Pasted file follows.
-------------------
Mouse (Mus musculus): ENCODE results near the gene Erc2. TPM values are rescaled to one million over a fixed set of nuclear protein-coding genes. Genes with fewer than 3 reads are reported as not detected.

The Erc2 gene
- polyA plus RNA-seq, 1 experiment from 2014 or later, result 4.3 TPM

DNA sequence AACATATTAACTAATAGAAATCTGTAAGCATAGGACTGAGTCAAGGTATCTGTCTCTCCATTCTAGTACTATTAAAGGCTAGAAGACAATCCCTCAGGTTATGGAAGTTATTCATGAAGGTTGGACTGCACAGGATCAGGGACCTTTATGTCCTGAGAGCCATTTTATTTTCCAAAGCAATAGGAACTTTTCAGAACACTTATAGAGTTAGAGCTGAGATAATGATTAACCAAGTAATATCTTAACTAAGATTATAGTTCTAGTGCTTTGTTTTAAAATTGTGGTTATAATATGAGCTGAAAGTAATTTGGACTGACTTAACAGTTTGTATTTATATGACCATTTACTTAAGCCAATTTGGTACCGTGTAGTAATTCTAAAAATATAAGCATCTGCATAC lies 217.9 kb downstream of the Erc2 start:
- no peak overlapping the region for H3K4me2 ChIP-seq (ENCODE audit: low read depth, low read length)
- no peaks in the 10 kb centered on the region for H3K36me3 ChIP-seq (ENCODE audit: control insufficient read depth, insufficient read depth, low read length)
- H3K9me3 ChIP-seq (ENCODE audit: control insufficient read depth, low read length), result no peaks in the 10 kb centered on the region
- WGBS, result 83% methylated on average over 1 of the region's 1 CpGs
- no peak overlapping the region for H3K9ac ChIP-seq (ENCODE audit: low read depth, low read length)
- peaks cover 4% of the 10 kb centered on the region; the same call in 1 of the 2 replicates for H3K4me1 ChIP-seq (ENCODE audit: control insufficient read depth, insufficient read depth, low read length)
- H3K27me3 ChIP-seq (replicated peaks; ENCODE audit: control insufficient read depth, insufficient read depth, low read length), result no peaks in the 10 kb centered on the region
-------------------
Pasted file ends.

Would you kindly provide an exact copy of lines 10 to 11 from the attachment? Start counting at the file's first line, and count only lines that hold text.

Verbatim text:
- peaks cover 4% of the 10 kb centered on the region; the same call in 1 of the 2 replicates for H3K4me1 ChIP-seq (ENCODE audit: control insufficient read depth, insufficient read depth, low read length)
- H3K27me3 ChIP-seq (replicated peaks; ENCODE audit: control insufficient read depth, insufficient read depth, low read length), result no peaks in the 10 kb centered on the region